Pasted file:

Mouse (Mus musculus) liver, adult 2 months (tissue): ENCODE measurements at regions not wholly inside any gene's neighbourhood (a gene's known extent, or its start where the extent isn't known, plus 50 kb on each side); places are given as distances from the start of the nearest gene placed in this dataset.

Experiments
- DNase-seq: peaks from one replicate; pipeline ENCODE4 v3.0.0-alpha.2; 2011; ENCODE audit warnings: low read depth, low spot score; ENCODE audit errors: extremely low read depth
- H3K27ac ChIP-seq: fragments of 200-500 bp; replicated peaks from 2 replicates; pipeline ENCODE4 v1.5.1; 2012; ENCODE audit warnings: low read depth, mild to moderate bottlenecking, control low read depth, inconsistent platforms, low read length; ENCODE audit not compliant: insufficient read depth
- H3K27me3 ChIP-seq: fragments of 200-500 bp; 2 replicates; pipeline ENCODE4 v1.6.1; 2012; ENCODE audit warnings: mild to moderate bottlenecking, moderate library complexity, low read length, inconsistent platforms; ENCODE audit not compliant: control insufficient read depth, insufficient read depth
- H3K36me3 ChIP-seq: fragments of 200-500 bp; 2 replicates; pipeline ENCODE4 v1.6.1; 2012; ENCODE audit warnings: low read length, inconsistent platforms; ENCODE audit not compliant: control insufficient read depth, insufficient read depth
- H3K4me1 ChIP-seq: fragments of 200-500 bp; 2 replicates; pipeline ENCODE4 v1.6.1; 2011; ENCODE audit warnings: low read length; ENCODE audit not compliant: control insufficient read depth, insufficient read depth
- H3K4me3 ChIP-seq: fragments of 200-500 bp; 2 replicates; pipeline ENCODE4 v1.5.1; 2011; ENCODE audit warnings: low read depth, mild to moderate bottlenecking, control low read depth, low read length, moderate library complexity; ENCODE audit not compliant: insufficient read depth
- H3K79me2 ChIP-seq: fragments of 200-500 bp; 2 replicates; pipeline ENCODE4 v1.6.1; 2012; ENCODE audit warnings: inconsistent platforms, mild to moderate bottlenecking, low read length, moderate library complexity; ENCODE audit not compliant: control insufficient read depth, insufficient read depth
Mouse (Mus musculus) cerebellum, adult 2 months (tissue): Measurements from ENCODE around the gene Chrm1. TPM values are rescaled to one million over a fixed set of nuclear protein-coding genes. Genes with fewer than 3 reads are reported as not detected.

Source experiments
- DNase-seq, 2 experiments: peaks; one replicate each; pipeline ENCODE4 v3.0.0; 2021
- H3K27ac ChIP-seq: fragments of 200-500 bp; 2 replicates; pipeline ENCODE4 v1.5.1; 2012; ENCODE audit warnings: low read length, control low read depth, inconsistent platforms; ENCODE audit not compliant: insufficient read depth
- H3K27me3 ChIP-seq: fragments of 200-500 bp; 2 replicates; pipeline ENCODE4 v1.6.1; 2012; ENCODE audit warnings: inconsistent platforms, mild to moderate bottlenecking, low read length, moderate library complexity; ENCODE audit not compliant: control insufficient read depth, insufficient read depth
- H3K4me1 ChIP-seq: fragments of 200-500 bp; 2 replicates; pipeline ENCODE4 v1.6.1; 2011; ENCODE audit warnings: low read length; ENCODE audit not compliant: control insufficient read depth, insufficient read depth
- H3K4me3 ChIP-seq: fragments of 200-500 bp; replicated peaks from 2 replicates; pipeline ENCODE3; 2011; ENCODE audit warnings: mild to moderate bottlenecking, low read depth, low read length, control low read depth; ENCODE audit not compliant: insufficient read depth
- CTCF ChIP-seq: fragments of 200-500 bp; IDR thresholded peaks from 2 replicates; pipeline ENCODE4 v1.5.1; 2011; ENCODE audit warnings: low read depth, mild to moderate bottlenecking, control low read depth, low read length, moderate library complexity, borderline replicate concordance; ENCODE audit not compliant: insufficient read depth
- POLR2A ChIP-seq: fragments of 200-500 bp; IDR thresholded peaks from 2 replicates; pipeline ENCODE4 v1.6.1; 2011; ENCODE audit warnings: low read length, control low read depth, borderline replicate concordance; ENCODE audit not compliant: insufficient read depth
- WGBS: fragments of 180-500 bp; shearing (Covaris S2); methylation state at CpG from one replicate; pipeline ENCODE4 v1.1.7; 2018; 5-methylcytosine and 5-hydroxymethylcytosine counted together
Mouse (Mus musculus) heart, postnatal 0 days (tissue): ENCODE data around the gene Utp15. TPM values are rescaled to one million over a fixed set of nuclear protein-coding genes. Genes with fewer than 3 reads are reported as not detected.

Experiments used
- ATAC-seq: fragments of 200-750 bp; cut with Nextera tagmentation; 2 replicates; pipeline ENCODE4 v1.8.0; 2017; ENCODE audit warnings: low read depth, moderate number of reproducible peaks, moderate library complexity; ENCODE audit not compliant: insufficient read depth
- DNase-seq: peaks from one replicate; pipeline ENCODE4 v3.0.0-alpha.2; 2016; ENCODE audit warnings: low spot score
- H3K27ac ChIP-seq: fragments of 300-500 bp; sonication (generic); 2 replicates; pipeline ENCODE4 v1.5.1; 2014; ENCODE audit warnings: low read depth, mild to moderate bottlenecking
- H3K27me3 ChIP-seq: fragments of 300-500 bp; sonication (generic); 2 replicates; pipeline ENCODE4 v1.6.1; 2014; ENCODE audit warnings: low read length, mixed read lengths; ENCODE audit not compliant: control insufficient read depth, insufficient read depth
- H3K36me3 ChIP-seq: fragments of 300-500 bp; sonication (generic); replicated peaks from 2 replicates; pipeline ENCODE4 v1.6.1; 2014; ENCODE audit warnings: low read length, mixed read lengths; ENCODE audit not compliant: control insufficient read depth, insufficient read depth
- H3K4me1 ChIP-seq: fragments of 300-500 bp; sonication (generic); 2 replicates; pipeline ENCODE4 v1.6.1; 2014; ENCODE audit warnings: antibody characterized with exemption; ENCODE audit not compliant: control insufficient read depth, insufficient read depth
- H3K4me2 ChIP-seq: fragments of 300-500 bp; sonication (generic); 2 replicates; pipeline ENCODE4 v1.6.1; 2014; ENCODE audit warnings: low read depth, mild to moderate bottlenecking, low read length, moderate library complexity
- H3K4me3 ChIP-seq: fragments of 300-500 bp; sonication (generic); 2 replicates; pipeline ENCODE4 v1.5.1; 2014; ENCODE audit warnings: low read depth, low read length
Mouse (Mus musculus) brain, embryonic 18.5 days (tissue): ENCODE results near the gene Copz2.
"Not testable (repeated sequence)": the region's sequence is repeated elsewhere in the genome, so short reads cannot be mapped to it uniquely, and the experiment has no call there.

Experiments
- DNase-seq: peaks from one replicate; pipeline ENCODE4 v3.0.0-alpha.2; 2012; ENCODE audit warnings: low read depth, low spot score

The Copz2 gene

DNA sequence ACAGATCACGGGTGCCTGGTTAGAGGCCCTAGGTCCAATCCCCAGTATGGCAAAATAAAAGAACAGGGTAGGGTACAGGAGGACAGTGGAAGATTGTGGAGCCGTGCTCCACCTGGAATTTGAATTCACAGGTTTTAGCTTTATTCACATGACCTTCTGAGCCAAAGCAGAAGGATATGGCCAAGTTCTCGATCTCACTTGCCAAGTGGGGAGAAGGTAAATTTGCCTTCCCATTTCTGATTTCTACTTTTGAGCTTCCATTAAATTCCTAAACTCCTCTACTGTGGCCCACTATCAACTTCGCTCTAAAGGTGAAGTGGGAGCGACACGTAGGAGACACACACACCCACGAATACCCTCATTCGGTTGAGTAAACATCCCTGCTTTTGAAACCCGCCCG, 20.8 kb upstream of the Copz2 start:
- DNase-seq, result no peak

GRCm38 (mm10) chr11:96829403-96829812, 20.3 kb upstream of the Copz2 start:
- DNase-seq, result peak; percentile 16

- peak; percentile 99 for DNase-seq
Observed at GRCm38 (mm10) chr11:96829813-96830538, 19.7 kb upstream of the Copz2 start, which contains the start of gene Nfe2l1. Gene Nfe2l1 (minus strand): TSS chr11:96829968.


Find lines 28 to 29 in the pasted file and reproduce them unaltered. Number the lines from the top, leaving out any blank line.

- H3K4me2 ChIP-seq: fragments of 300-500 bp; sonication (generic); 2 replicates; pipeline ENCODE4 v1.6.1; 2014; ENCODE audit warnings: low read depth, mild to moderate bottlenecking, low read length, moderate library complexity
- H3K4me3 ChIP-seq: fragments of 300-500 bp; sonication (generic); 2 replicates; pipeline ENCODE4 v1.5.1; 2014; ENCODE audit warnings: low read depth, low read length